In 2016 Peace Corps Volunteers were invited to serve in Vietnam — by Sweet William (Peru)


If you didn’t try to stop the Vietnam War you can join the Peace Corps today and show your apologies to the Vietnamese people personally.


By William Evensen (Peru 1964–66)

Sweet William © 2016

Anyone who knew anything about warfare, from Gen. MacArthur to Defense Secretary Robert Gates, knew it was foolhardy to wage a land war in Asia where you had to travel 11,000 miles to fight and all the enemy had to do was to walk across the street. We stood out and they blended in. Many saw

President Lyndon B. Johnson 1967 Getty images

LBJ’s escalation in Vietnam as a military disaster, morally indefensible, and politically repugnant in its propping up of a dictatorship. Few, though, stood up for truth, justice, and the American Way.

Mohammed Ali, 1970 NBC

In 1966 Muhammad Ali was only 24 when he courageously voiced his opposition, “I ain’t got no quarrel against them Vietcong.” In the Spring of ’67 Ali, World Heavyweight Boxing Champion, put his conscientious objector values above his money-making opportunities, and refused induction into the Army explaining, “My conscience won’t let me go and shoot them.” Shaking his head woefully he said, “Just take me to jail.”

It was no surprise that Ali was named Honorary Chairman of the Los Angeles Peace Action Council’s June 23, 1967, Anti-Vietnam War March to the Century Plaza Hotel where LBJ was holding a Democratic Party fund-raiser for his 1968 re-election campaign.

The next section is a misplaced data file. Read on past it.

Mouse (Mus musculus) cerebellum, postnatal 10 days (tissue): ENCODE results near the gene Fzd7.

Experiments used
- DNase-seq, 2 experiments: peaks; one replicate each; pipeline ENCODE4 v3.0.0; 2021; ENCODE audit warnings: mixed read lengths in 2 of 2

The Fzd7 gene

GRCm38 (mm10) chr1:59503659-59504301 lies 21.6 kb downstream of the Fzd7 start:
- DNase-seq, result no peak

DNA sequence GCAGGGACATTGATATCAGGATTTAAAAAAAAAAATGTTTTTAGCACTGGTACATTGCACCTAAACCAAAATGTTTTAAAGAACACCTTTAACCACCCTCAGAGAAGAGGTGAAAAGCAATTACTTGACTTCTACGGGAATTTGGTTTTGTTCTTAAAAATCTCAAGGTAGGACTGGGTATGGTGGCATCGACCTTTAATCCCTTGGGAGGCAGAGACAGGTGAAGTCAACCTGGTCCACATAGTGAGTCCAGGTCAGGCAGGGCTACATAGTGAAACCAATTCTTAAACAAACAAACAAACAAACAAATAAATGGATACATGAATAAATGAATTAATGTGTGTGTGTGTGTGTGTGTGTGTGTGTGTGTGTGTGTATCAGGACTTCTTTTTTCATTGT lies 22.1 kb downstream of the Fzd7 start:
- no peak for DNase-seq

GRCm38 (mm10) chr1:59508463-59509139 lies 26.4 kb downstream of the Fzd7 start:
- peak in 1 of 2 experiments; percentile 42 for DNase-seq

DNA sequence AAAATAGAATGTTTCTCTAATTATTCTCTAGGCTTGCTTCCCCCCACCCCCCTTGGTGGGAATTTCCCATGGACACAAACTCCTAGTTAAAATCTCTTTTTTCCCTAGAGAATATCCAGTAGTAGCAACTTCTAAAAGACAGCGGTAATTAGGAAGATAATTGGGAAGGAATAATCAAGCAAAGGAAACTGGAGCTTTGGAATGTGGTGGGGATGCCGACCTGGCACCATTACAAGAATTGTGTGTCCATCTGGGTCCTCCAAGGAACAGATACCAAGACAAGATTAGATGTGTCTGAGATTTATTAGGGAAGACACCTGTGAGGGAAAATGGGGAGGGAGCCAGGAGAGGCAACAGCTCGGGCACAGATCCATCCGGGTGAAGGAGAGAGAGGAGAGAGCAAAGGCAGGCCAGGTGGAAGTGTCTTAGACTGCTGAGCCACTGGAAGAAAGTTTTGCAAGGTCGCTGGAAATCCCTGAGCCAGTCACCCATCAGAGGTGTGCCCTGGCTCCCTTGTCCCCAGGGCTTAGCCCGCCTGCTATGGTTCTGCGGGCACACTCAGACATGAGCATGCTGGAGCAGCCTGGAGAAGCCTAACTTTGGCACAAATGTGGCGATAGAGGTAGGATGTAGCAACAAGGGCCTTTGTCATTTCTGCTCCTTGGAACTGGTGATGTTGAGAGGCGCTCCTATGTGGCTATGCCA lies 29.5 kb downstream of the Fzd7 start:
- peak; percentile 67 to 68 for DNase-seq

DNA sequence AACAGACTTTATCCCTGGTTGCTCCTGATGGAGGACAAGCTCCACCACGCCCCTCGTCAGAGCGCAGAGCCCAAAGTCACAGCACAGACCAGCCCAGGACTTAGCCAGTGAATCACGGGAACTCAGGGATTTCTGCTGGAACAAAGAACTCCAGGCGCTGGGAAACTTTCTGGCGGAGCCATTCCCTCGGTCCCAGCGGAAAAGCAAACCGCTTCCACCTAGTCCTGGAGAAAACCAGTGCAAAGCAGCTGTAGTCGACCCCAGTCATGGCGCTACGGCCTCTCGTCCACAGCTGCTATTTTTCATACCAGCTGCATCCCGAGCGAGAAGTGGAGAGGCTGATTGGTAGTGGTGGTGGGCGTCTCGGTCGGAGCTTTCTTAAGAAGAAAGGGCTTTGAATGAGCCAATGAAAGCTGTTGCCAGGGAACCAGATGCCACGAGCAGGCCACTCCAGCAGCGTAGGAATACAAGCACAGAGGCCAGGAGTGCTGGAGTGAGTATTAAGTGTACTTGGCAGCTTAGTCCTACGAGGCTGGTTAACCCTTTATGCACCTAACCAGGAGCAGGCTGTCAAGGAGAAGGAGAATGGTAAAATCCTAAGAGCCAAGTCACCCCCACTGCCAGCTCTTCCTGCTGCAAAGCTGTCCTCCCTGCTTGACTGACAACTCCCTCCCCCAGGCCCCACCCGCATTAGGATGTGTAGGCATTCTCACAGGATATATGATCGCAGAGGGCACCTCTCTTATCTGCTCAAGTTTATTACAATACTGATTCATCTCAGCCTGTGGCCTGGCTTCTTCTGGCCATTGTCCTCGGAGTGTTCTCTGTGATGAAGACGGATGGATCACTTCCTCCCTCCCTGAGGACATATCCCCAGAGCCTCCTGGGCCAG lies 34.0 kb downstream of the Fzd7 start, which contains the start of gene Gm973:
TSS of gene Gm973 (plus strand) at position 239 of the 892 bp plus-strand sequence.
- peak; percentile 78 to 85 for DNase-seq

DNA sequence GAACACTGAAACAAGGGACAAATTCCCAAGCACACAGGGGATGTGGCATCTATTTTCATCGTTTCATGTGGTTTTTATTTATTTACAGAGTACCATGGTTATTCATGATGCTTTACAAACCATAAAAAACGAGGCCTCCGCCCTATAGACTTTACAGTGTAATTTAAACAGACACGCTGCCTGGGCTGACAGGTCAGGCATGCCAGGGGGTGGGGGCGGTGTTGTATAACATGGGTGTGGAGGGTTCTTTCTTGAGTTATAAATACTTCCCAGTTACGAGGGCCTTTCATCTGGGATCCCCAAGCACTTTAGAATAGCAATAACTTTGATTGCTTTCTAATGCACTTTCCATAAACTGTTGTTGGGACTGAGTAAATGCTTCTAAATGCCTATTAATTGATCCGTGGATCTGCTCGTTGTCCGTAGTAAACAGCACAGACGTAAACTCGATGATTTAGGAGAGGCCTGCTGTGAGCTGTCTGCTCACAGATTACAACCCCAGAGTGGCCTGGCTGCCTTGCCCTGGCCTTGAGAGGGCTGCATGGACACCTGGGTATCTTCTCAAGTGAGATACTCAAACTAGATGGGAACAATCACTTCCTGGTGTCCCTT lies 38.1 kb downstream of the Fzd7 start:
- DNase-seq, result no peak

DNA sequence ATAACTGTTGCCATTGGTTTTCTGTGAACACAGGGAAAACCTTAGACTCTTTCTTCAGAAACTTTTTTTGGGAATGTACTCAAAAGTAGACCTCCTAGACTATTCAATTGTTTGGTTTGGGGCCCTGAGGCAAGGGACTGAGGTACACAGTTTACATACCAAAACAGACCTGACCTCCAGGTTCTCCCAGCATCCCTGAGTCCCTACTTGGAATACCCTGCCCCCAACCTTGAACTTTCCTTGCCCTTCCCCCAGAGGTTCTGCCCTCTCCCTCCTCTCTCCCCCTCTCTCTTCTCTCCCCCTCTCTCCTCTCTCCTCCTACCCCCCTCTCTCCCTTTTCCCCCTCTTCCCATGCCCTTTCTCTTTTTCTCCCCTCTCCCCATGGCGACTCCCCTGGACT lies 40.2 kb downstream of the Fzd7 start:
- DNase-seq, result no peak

There seemed to be no other way to stop Johnson’s jungle juggernaut than to personally protest. I had honorably completed my eight-year military obligation; my wife and I had just returned from serving two years as Peace Corps Volunteers in Peru; and I knew from my college mentor Bernard Brodie, father of nuclear détente, of the folly President Johnson and his minions were pursuing. They had to be stopped.

Living in LA, my wife and I decided to join the March. The night before we called up twenty of our former UCLA classmates and invited them to our Westwood pad to make anti-war posters for the Century City Protest. Only two came: a sorority sister of my wife’s and a former Peace Corps Volunteer we had met overseas who was attending UCLA grad school. Several of our classmates had become assistant district attorneys, federal and county, and none wanted to be seen in opposition to the Powers That Be, no matter what our government was doing. Their excuses were pathetic, “I just passed the bar. I don’t want to get any smudges on my career so some day I can be a federal judge and make sure our rights are protected.”

Peace Corps Volunteers Protest Vietnam War, June 23rd, 1967 Century City Demonstration. From left: Sharon Goodner, Jay Gotfredson, Returned Peace Corps Volunteers W. M. Evensen, Thea Evensen, and David Boyd© by Thomas Pleasure, 1st North American Print & Electronic Rights Available